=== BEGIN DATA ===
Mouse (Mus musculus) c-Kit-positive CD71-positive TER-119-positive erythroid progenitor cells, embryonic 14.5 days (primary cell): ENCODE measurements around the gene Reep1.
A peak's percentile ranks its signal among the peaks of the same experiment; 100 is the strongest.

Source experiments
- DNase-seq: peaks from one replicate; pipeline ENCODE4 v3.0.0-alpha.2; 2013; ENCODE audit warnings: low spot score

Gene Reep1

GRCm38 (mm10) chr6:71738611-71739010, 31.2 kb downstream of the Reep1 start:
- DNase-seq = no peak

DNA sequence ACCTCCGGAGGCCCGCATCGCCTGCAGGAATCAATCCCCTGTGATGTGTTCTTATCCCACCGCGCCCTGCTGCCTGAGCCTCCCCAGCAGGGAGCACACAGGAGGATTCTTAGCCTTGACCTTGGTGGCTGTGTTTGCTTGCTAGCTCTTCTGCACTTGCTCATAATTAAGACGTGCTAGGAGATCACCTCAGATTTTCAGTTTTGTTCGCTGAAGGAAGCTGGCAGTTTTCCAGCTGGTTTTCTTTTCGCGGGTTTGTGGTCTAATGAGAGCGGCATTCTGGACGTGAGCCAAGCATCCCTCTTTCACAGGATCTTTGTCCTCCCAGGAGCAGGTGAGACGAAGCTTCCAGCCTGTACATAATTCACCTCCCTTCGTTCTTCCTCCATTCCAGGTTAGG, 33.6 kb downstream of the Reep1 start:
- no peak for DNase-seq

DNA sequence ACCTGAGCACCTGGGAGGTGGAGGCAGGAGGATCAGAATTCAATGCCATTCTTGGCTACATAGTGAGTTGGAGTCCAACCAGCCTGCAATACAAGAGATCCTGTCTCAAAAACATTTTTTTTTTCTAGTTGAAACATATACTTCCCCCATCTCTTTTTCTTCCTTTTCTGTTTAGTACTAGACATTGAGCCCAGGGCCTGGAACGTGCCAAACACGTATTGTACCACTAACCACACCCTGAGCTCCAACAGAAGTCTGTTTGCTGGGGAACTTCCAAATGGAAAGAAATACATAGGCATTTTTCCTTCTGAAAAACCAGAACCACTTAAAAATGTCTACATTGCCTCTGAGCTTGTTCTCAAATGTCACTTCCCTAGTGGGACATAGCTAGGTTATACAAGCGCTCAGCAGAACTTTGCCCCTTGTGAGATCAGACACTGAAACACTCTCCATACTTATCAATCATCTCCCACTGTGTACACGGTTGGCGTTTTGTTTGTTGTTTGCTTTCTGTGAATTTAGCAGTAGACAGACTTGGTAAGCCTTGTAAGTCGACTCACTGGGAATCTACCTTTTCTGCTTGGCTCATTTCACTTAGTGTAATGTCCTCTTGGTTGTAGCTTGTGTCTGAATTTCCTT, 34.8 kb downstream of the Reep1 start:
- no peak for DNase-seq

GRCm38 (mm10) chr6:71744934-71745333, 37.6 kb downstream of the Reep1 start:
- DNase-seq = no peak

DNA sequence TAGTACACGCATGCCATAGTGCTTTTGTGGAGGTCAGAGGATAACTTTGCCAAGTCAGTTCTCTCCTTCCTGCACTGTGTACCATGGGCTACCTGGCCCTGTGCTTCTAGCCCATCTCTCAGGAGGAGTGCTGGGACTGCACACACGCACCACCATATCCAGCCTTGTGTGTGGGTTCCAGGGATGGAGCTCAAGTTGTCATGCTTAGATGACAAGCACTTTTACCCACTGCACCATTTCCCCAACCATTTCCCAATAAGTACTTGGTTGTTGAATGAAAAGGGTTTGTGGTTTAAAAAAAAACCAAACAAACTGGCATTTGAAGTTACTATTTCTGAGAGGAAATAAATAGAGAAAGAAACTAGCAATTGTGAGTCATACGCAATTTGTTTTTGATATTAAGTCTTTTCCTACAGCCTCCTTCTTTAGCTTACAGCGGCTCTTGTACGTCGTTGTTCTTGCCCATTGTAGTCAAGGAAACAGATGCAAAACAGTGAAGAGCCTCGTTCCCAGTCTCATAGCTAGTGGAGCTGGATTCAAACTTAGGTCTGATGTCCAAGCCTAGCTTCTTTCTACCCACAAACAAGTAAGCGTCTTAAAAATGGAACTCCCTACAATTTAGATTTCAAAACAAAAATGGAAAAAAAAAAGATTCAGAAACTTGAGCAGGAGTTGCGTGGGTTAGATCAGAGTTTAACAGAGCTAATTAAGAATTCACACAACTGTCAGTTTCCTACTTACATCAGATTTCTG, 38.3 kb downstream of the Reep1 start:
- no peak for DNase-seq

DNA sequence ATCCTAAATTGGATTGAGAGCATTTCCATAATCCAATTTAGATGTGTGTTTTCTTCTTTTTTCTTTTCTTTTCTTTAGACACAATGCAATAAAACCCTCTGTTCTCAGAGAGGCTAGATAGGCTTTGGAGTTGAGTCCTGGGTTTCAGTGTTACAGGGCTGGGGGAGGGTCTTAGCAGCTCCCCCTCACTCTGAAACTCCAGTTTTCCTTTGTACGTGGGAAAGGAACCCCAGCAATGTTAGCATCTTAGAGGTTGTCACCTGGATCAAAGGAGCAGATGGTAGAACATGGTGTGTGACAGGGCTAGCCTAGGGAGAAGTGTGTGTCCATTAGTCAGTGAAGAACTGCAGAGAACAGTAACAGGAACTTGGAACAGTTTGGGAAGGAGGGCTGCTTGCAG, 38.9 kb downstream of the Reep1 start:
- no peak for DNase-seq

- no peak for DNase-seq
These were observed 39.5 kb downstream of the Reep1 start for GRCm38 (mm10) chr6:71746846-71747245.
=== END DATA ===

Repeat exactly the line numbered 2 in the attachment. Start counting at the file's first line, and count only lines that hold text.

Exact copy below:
A peak's percentile ranks its signal among the peaks of the same experiment; 100 is the strongest.